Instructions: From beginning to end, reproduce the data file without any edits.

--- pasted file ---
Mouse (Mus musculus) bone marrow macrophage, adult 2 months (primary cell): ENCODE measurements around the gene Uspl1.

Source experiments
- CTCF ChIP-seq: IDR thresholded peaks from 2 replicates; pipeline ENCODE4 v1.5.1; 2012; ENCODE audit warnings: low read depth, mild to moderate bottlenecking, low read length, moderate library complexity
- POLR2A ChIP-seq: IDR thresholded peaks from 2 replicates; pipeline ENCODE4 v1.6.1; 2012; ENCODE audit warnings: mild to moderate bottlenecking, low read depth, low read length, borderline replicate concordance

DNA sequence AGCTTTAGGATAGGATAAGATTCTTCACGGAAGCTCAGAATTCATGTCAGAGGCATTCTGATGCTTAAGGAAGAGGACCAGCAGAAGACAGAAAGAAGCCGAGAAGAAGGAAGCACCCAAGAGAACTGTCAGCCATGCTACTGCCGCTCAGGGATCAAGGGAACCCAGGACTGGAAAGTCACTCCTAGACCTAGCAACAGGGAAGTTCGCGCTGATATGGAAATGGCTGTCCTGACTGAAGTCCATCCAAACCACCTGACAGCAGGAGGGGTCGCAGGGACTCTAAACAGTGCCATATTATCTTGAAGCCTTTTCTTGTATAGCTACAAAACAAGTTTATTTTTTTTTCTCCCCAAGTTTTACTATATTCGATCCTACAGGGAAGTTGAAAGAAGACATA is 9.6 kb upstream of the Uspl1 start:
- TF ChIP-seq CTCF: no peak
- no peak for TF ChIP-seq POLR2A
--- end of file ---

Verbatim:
Mouse (Mus musculus) bone marrow macrophage, adult 2 months (primary cell): ENCODE measurements around the gene Uspl1.

Source experiments
- CTCF ChIP-seq: IDR thresholded peaks from 2 replicates; pipeline ENCODE4 v1.5.1; 2012; ENCODE audit warnings: low read depth, mild to moderate bottlenecking, low read length, moderate library complexity
- POLR2A ChIP-seq: IDR thresholded peaks from 2 replicates; pipeline ENCODE4 v1.6.1; 2012; ENCODE audit warnings: mild to moderate bottlenecking, low read depth, low read length, borderline replicate concordance

DNA sequence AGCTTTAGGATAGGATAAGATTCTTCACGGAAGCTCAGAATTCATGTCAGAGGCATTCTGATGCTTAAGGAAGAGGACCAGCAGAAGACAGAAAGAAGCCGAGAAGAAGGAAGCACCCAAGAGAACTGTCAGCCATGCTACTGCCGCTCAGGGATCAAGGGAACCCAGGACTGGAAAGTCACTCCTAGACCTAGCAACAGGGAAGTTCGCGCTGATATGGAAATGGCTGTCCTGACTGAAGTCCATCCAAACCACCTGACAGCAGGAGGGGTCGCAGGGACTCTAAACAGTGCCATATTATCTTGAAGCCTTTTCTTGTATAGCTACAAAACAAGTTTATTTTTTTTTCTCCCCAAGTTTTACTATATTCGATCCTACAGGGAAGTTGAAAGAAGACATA is 9.6 kb upstream of the Uspl1 start:
- TF ChIP-seq CTCF: no peak
- no peak for TF ChIP-seq POLR2A